There is a high correlation between those who enjoy the sweater more after the key is identified and those who read science fiction, or are professionally geeky.

There are others who just say: "I like it abstract. Nice colors."

#4 ::: Elizabeth ::: (view all by) ::: January 12, 2004, 12:28 PM:

Good grief. That shawl--let's hear it for 3.14159!

I used to weave, so I got to learn some of the fun math involved in patterns in the loom, but hadn't really thought about knitting that way. Sounds like a great way to keep the hands busy while plotting a novel...

If I may ask a dumb question, are there any particularly good books out there for trying out/learning knitting?

#5 ::: jennie ::: (view all by) ::: January 12, 2004, 12:59 PM:

Hi Elizabeth,

The nice people at Romny Wool recommended Debbie Bliss's Learning to Knit to me; and it's adequate; however, I'm sorry to say I'm not as impressed with it as they are. It's well structured, beautifully and usefully illustrated, and teaches all the basics: casting on, garter stitch, stocking stitch, building up a library of different stitch patterns, through cables, colour, lace, intarsia...each section has a lesson, a sample library of stitch elements you can work on, and projects that use all the things you've learned. However, the earliest projects have a lot of patterns for children's sweaters. This makes sense---children's sweaters take a lot less wool than the corresponding sweater for an adult---but if one is lacking children for whom to knit, one gets stalled at these projects, not knowing how to scale them up for a larger wearer. In addition, I found the very first instruction, for making a slip knot, impossible to follow. If I hadn't known how from my Girl Guide days, I'd have been stalled at the first page, which would have been very frustrating.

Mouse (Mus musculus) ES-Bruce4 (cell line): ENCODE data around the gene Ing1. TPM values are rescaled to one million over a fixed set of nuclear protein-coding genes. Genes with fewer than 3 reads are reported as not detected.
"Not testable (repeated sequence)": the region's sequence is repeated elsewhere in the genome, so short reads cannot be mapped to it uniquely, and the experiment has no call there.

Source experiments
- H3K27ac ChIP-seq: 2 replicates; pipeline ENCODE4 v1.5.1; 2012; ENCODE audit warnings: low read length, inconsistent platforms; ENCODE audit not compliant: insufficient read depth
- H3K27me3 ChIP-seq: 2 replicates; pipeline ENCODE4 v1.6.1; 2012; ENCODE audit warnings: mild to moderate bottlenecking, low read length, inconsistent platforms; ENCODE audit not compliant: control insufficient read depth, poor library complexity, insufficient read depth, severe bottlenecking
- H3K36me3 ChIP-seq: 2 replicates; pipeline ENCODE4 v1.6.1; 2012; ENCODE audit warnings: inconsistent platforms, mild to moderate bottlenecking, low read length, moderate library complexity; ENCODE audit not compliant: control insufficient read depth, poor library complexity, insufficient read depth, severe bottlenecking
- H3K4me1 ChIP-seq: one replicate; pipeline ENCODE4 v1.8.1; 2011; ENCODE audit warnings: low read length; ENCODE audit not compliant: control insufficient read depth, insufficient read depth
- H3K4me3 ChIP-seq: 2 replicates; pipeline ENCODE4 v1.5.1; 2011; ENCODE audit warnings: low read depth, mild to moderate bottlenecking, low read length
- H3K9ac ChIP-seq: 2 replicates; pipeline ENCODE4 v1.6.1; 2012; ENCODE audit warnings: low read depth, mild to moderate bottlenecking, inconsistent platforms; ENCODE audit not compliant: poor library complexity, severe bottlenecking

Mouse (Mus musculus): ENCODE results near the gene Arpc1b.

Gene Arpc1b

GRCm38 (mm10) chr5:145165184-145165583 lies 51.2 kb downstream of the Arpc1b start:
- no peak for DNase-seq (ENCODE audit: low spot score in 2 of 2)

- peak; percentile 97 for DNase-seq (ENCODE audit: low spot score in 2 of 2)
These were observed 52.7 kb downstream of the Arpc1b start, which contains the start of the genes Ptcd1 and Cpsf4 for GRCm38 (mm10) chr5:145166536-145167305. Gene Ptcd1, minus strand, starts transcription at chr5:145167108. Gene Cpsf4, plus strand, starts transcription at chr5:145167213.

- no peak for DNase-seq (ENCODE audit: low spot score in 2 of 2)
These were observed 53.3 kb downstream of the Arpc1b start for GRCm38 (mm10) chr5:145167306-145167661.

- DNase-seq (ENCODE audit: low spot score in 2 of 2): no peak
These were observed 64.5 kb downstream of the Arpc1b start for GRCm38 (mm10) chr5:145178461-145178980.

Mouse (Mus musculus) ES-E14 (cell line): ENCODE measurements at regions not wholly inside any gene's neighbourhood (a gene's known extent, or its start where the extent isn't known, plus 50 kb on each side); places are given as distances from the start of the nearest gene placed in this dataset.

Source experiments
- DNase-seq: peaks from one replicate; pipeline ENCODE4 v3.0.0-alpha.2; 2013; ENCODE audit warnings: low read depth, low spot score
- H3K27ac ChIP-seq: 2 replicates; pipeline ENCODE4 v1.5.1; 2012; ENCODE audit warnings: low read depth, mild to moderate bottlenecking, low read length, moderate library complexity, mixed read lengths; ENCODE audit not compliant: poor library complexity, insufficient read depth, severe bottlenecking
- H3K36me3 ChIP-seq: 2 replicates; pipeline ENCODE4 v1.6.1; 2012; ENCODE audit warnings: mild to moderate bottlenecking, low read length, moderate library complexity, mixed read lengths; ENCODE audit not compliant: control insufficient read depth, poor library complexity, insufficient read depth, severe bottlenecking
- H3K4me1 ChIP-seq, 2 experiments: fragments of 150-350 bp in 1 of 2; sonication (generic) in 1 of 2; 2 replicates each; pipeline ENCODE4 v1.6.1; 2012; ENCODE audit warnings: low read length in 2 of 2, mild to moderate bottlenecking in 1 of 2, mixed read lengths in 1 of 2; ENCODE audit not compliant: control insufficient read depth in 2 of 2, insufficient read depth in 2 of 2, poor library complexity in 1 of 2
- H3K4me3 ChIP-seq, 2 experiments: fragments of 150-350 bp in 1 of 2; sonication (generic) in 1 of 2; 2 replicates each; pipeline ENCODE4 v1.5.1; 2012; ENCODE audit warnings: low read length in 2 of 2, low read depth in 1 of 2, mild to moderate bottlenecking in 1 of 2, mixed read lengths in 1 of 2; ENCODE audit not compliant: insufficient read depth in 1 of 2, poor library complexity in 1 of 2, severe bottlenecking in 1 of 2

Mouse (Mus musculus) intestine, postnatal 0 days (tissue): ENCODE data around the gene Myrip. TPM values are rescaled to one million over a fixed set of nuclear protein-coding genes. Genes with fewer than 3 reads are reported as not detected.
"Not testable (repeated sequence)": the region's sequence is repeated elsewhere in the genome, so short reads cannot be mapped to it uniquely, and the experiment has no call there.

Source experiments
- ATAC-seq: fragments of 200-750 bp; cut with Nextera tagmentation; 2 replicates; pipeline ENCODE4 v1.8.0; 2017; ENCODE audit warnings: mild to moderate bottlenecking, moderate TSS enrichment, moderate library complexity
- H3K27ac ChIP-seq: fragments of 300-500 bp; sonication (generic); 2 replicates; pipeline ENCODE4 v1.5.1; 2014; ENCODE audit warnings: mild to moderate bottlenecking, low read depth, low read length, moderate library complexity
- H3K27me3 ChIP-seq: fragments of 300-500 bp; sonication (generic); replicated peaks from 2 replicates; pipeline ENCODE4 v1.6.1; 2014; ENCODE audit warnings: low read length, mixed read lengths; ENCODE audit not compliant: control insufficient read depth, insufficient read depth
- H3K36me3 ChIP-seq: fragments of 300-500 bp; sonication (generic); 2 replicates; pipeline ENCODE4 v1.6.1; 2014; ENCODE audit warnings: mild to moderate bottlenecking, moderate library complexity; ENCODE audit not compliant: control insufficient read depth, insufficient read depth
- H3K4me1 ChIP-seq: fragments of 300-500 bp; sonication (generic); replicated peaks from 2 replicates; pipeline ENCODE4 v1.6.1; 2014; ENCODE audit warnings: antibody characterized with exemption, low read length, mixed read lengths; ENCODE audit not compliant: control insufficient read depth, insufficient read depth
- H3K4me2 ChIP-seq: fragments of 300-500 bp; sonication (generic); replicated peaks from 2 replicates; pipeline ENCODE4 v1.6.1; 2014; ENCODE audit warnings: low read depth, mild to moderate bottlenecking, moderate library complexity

I've more or less decided to take the stitch libraries that the book gives me and do safe projects (shoulder bags, cushion covers, little knit purses) with them, until I get to a grownup-sized sweater, since I do find _most_ of her instructions quite clear, and all of her illustrations most helpful and inspiring. Someday I _will_ knit a sweater. Really I will. I fear the pi shawl is beyond even my dreams.

I'd be interested to hear other people's impressions of either Debbie Bliss's book or of other "Learn to Knit" books.

#6 ::: Adam Lipkin ::: (view all by) ::: January 12, 2004, 01:15 PM:

Jonathan: I wonder if you've seen this false color mosaic of the moon mapping the mineral content, from NASA's picture of the day website. It's a bit busy and maybe a little too abstract, but could be a nice companion sweater.

My mother did me a helix sweater-- one cable of helix, down the left side. Took two years, but it's finally done. She had had a problem because even though she's right-handed, she knits lefty for some reason, so the helix kept coming out backwards or inside-out or some such. Unfortunately, the finished product is somewhat oddly shaped, and won't block properly, so it's a difficult wear. She promised a scarf, though. It's probably better suited to that anyway.